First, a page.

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What happens during a reflexology session?

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Many reflexologists begin by gently smoothing oil or cream on your feet. Next, they'll put mild to moderate pressure on one foot at a time using different techniques. They might return to certain pressure points a second time, but they'll cover the entire area during the session, not just the points connected to any trouble spots you might have. Sessions are usually 30 or 60 minutes long.

From: What Is Reflexology? WebMD Medical Reference

SOURCES:

Evidence-Based Complementary and Alternative Medicine : “The Physiological and Biochemical Outcomes Associated with a Reflexology Treatment: A Systematic Review,” “Reflexology versus Swedish Massage to Reduce Physiologic Stress and Pain and Improve Mood in Nursing Home Residents with Cancer: A Pilot Trial.”

University of Minnesota: “How Does Reflexology Work?” “What Is the History of Reflexology?” “What Are Reflexology Points and Areas?” “How Can I Find a Reflexology Therapist?” “What Can I Expect in a First Reflexology Visit?” “Are There Times When I Shouldn’t Have Reflexology?”

National Center for Complementary and Integrative Health: "Reflexology."

International Institute of Reflexology: "About Reflexology."

Reflexology Association of America: "Definition of Reflexology."

Complementary Therapies in Clinical Practice : “The effects of foot reflexology massage on anxiety in patients following coronary artery bypass graft surgery: a randomized controlled trial.”

Journal of Advanced Nursing : “Effectiveness of reflexology on anxiety of patients undergoing cardiovascular interventional procedures: A systematic review and meta-analysis of randomized controlled trials.”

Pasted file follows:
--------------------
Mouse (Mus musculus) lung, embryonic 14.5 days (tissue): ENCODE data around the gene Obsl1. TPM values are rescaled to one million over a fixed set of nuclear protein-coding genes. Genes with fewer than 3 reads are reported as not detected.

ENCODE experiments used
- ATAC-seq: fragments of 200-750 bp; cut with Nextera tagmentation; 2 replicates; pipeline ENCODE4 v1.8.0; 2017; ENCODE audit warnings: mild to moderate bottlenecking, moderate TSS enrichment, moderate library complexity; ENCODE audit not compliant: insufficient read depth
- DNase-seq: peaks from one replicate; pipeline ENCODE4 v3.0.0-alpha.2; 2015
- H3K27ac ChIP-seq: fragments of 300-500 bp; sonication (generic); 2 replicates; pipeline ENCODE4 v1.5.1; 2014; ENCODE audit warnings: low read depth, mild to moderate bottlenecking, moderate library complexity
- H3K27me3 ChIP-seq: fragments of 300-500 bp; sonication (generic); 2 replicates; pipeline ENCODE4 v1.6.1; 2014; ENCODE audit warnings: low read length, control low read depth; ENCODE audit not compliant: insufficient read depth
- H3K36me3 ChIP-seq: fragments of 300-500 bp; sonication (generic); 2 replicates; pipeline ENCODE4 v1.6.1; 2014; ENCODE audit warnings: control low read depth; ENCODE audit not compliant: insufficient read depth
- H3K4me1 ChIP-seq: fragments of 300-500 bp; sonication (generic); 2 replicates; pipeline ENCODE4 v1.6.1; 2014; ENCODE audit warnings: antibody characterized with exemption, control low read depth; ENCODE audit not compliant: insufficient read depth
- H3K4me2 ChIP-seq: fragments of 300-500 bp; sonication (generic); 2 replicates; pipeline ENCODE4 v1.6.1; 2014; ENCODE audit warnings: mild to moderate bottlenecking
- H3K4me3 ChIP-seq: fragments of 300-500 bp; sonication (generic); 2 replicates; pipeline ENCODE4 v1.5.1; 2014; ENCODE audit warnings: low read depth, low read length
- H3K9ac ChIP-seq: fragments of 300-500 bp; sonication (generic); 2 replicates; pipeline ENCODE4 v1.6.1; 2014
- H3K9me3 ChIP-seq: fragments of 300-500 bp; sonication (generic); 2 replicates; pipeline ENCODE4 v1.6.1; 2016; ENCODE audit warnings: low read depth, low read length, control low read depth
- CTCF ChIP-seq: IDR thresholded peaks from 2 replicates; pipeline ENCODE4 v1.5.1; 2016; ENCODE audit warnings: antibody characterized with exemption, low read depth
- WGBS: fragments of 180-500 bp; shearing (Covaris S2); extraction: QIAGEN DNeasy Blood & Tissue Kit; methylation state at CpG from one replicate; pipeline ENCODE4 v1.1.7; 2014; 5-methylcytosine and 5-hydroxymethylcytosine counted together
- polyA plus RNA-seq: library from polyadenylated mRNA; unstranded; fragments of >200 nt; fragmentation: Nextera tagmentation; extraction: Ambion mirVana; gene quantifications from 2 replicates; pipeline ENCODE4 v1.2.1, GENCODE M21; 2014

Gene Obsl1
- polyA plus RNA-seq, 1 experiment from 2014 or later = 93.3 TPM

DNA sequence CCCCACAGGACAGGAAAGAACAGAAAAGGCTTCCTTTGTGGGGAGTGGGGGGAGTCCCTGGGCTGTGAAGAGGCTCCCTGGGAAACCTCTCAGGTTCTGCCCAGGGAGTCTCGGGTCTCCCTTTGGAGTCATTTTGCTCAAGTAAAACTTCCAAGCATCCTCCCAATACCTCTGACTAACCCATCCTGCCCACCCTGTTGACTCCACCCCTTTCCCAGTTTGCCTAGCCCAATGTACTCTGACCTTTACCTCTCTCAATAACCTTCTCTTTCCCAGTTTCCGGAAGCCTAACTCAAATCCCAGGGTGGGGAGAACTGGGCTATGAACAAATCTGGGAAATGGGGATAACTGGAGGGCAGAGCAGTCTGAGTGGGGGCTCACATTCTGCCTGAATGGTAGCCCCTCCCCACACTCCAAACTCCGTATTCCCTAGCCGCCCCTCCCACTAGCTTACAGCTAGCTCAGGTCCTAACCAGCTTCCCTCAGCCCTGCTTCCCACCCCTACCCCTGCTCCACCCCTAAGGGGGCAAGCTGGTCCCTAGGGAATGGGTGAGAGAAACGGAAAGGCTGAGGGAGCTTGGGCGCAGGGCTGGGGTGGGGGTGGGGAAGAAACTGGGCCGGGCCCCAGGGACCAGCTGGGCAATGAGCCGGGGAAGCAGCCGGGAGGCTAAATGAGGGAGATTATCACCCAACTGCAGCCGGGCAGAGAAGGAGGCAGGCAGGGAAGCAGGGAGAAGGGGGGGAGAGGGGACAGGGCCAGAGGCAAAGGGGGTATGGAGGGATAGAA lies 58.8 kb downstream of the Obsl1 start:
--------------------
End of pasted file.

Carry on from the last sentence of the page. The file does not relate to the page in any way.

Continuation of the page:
Iranian Red Crescent Medical Journal: “ The Effect of Reflexology on Pain Intensity and Duration of Labor on Primiparas.”

Iranian Journal of Nursing and Midwifery Research : “Comparing the effects of reflexology and relaxation on fatigue in women with multiple sclerosis.”

Multiple Sclerosis : “Reflexology treatment relieves symptoms of multiple sclerosis: a randomized controlled study.”

Palliative Medicine : “Aromatherapy, massage and reflexology: A systematic review and thematic synthesis of the perspectives from people with palliative care needs.”

Complementary Therapies in Medicine: “Effect of self-administered foot reflexology for symptom management in healthy persons: a systematic review and meta-analysis.”

Reflexology Today, the Journal of the American Reflexology Certification Board : “How to Quickly Release Stress in Less Than Five Minutes.”

American Reflexology Certification Board.

Reviewed by Tyler Wheeler on August 14, 2019

SOURCES:

Evidence-Based Complementary and Alternative Medicine : “The Physiological and Biochemical Outcomes Associated with a Reflexology Treatment: A Systematic Review,” “Reflexology versus Swedish Massage to Reduce Physiologic Stress and Pain and Improve Mood in Nursing Home Residents with Cancer: A Pilot Trial.”

University of Minnesota: “How Does Reflexology Work?” “What Is the History of Reflexology?” “What Are Reflexology Points and Areas?” “How Can I Find a Reflexology Therapist?” “What Can I Expect in a First Reflexology Visit?” “Are There Times When I Shouldn’t Have Reflexology?”

National Center for Complementary and Integrative Health: "Reflexology."

International Institute of Reflexology: "About Reflexology."

Reflexology Association of America: "Definition of Reflexology."

Complementary Therapies in Clinical Practice : “The effects of foot reflexology massage on anxiety in patients following coronary artery bypass graft surgery: a randomized controlled trial.”

Journal of Advanced Nursing : “Effectiveness of reflexology on anxiety of patients undergoing cardiovascular interventional procedures: A systematic review and meta-analysis of randomized controlled trials.”

Iranian Red Crescent Medical Journal: “ The Effect of Reflexology on Pain Intensity and Duration of Labor on Primiparas.”

Iranian Journal of Nursing and Midwifery Research : “Comparing the effects of reflexology and relaxation on fatigue in women with multiple sclerosis.”

Multiple Sclerosis : “Reflexology treatment relieves symptoms of multiple sclerosis: a randomized controlled study.”

Palliative Medicine : “Aromatherapy, massage and reflexology: A systematic review and thematic synthesis of the perspectives from people with palliative care needs.”

Complementary Therapies in Medicine: “Effect of self-administered foot reflexology for symptom management in healthy persons: a systematic review and meta-analysis.”

Reflexology Today, the Journal of the American Reflexology Certification Board : “How to Quickly Release Stress in Less Than Five Minutes.”

American Reflexology Certification Board.

Reviewed by Tyler Wheeler on August 14, 2019

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